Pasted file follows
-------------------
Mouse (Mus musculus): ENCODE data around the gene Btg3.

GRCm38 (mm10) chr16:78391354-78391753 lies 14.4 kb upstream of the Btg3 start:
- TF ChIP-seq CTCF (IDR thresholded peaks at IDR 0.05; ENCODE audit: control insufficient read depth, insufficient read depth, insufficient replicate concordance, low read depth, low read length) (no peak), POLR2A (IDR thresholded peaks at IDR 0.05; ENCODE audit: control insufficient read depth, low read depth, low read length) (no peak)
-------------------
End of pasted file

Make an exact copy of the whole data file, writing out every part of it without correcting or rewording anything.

Mouse (Mus musculus): ENCODE data around the gene Btg3.

GRCm38 (mm10) chr16:78391354-78391753 lies 14.4 kb upstream of the Btg3 start:
- TF ChIP-seq CTCF (IDR thresholded peaks at IDR 0.05; ENCODE audit: control insufficient read depth, insufficient read depth, insufficient replicate concordance, low read depth, low read length) (no peak), POLR2A (IDR thresholded peaks at IDR 0.05; ENCODE audit: control insufficient read depth, low read depth, low read length) (no peak)